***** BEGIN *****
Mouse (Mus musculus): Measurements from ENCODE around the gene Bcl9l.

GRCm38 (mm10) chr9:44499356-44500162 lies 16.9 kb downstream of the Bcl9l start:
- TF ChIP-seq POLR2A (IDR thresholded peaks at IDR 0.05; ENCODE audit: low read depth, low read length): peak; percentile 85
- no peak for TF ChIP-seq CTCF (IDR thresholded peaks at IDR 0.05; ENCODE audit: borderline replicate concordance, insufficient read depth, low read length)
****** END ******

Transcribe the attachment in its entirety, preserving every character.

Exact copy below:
Mouse (Mus musculus): Measurements from ENCODE around the gene Bcl9l.

GRCm38 (mm10) chr9:44499356-44500162 lies 16.9 kb downstream of the Bcl9l start:
- TF ChIP-seq POLR2A (IDR thresholded peaks at IDR 0.05; ENCODE audit: low read depth, low read length): peak; percentile 85
- no peak for TF ChIP-seq CTCF (IDR thresholded peaks at IDR 0.05; ENCODE audit: borderline replicate concordance, insufficient read depth, low read length)